“Intel joining the battle will bring means changes to the market, though it may appear to be slightly weak when compared to ARM chips in terms of power consumption,” Wang remarked.
Intel is expected to see its shares rise as much as 50 percent in the next two years, driven by the company muscling onto the marketplace for mobile devices, according to a report in Barron’s last week.
“Intel will be a formidable competitor in the smartphone and tablet markets shortly,” the newspaper reported, citing Todd Lowenstein, a portfolio manager for HighMark Capital Management.
ARM Ltd, which designs and licenses chips for mobile devices, is feeling the pressure. Warren East, chief executive of ARM, said earlier this year that by 2015, between 5 and 10 percent of smartphones would be powered by Intel chips.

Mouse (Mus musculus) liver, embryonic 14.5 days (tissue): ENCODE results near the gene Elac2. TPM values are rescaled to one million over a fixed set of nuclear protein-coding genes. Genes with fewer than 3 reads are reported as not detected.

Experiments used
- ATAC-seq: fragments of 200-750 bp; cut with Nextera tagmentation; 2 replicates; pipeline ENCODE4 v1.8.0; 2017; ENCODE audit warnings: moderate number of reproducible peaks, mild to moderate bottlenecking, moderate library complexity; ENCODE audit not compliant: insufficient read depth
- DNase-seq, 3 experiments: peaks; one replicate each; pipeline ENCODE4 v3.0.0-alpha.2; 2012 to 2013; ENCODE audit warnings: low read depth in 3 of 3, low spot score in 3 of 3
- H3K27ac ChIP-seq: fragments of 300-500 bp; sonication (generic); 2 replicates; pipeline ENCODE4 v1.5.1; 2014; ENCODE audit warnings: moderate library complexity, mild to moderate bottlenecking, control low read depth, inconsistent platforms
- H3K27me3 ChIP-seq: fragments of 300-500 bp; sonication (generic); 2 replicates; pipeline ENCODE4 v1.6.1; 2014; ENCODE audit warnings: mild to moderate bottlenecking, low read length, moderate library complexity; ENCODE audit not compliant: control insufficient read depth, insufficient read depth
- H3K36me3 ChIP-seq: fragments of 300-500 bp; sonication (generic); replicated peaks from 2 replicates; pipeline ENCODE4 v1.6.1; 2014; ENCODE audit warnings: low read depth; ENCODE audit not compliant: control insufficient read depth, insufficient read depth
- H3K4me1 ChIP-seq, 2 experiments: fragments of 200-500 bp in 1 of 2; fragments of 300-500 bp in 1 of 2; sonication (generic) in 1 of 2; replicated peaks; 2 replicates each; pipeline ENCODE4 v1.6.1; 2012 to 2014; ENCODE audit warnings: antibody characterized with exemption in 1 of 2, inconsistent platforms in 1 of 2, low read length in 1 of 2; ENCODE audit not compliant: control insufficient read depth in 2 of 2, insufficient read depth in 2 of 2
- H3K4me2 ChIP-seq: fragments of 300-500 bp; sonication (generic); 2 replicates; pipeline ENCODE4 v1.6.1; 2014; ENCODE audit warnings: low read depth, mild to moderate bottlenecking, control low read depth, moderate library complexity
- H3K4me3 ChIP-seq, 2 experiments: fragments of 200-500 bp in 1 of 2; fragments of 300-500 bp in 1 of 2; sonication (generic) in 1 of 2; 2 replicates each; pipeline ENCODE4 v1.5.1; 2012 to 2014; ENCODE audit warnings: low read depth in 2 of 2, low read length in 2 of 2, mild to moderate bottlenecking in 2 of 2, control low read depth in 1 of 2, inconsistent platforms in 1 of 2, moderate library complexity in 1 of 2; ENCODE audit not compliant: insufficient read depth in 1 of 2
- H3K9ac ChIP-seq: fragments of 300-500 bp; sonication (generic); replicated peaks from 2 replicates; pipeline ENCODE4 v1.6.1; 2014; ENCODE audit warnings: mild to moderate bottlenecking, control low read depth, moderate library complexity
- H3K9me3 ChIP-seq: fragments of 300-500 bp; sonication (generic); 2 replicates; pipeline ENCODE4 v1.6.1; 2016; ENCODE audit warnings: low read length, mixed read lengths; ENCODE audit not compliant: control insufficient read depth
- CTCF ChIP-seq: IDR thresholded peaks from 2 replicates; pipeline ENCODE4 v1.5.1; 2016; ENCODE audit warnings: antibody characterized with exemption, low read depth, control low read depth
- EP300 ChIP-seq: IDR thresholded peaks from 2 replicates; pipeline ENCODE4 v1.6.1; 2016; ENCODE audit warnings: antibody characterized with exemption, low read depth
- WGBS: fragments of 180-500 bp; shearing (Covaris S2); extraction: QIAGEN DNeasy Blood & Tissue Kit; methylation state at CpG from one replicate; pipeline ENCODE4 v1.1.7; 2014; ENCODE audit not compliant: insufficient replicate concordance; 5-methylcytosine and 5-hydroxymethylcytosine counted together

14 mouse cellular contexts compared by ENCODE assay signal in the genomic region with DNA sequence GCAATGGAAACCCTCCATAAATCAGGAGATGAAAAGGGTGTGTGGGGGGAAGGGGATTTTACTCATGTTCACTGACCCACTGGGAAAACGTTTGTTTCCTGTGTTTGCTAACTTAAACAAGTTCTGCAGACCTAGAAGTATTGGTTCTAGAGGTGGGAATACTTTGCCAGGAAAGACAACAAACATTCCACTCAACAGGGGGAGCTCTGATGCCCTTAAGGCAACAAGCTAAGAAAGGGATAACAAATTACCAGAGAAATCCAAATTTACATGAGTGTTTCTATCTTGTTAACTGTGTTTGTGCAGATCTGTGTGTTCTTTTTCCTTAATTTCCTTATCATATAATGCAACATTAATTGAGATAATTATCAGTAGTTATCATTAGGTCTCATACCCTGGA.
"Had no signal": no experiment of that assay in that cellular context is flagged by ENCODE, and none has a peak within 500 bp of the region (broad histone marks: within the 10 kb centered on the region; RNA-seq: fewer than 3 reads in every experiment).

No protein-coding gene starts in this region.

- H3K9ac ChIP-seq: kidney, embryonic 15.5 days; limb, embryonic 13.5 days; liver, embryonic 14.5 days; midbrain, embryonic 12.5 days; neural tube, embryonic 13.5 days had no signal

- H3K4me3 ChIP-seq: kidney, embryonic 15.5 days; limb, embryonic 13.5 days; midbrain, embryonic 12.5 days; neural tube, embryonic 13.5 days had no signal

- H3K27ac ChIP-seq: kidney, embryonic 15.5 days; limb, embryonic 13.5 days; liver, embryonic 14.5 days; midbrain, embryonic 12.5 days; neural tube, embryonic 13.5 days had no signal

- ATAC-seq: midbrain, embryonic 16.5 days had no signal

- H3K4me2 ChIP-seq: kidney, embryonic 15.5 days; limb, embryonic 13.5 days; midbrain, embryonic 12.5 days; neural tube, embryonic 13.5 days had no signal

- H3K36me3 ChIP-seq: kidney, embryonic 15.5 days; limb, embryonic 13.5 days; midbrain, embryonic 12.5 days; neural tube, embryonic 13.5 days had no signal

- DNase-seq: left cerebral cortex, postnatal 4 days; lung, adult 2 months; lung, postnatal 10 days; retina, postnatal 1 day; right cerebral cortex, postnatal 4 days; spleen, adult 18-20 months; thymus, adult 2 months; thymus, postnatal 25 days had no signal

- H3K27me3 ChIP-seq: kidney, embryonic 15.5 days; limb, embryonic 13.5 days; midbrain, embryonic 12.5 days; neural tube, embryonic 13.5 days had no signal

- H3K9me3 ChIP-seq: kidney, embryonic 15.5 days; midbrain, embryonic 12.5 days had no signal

IHS iSuppli’s Wang noted however that Intel may not make a deadly impact any time soon as “it still needs time to find enough partners such as Lenovo to initiate a really impressive anti-ARM campaign.”
Furthermore, it would be vital to know whether growlingly tech-savvy consumers would buy into the idea of Intel inside smartphones? Would they prove cutting-edge for people to turn off ARM-based ones?
This week’s special TECH page introduces you to the first ever gadgets with an Intel chipset as well as several latest devices powered by the mainstream ARM chipset.